The final Hong Kong based scenes of this film were shot within the New Yau Ma Tei Typhoon Shelter in West Kowloon. The old one was, of course, reclaimed entirely for the purposes of creating West Kowloon itself. The boat chase that started at Hoi Fai Road Garden ends up with the thief (Williams Belle) taking a dip before finally confronting his pursuer for some fisticuffs. You can see several Kowloon landmarks in the background of the various shots.


However, if you are as sad as I am then you may have spotted something wrong with the second picture. For some reason the film has been flipped and actually the background should look like this. Weird.

Tuesday, December 6, 2016

Johnny English Reborn - Rowan Atkinson (2011) - Hoi Fai Road Garden, Tai Kok Tsui

During the ensuing chase, English commandeers a private yacht along the waterfront at Hoi Fai Road Garden. The garden is part of the small promenade that that lines to north waterfront of the New Yau Ma Tei Typhoon Shelter in Tai Kok Tsui.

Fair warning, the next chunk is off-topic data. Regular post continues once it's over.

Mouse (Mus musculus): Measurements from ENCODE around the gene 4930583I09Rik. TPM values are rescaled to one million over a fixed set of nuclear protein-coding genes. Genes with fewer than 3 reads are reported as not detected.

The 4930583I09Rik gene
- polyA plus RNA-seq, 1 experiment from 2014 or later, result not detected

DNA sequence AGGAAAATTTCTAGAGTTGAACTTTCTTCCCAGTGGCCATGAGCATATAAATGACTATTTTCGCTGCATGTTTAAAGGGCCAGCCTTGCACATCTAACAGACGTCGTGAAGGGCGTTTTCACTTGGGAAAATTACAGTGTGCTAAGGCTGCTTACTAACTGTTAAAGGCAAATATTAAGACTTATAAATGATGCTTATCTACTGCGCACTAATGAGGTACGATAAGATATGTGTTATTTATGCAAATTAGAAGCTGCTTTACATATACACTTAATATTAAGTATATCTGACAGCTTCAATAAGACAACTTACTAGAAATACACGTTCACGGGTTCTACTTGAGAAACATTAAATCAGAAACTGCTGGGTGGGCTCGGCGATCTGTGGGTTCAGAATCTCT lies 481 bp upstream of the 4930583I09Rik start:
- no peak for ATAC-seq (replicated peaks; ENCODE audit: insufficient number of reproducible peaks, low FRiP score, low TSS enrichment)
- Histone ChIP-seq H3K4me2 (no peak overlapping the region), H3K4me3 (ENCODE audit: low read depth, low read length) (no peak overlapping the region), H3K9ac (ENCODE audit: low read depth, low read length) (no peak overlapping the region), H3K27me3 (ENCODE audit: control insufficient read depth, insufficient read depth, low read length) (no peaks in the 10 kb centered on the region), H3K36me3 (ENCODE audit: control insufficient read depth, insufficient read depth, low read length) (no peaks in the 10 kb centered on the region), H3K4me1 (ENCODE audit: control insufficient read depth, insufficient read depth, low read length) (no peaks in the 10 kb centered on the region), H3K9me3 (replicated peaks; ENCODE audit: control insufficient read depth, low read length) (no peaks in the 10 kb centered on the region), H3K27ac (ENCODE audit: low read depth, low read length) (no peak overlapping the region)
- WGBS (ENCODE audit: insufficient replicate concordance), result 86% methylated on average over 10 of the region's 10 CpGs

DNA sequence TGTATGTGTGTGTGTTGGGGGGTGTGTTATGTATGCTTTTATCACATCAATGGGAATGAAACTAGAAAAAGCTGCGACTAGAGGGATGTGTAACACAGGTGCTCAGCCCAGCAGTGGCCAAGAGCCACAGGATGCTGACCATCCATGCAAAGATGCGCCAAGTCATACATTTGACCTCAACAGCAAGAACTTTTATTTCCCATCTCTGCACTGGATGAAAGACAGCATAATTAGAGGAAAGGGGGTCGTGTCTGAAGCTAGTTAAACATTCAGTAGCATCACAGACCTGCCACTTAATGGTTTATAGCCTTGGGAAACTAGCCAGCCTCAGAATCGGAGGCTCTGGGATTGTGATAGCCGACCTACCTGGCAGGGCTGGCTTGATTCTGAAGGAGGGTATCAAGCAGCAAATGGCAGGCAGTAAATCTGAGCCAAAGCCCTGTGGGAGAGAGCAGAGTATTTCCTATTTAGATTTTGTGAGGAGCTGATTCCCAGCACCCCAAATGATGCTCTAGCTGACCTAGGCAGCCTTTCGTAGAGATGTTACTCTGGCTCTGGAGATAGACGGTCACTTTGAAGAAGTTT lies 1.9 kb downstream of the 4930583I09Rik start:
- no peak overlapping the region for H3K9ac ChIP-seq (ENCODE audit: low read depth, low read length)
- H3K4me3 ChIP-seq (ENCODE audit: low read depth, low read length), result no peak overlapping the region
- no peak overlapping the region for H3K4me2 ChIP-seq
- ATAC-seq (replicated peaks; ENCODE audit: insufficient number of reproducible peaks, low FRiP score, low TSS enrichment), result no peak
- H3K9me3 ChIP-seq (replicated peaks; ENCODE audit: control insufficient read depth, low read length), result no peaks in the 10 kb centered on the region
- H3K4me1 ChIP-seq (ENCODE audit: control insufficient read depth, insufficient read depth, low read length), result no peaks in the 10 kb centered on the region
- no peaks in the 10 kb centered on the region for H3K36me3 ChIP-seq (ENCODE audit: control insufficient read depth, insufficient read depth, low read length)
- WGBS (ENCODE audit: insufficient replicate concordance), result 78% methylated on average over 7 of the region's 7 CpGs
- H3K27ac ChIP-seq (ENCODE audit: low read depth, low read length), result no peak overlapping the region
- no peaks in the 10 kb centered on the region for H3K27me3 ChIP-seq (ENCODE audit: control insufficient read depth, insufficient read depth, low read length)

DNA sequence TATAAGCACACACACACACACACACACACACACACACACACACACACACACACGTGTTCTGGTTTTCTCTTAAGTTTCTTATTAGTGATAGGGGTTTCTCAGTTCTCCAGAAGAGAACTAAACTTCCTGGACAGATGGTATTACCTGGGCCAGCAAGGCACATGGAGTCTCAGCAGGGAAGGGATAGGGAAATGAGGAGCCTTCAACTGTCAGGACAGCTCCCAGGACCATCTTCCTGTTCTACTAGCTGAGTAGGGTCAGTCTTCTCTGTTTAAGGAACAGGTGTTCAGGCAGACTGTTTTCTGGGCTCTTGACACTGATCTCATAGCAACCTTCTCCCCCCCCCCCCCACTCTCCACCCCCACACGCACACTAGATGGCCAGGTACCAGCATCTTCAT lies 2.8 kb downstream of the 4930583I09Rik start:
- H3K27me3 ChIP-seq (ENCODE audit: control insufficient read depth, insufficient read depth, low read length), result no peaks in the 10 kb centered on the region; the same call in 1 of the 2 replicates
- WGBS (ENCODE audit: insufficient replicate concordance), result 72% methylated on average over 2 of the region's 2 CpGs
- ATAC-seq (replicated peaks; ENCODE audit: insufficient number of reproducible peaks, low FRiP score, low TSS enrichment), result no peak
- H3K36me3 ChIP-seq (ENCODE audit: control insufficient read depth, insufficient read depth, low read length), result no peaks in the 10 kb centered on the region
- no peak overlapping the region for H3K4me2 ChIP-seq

The cluster of buildings behind Atkinson's head in the lower picture is the Park Avenue development in Mongkok and at the far right you can just make out the arch of...erm...The Arch!

Les Tribulations d'un Chinois en Chine - Jean-Paul Belmondo (1965) - Return to Sai Wan Fort, Shau Kei Wan

After posting about Jean-Paul Belmondo's and Ursula Andress' trip to Sai Wan Fort for Les Tribulations d'un Chinois en Chine I mentioned I would try and get up there to take some comparison pictures. Well, today was the day and here are some of the results.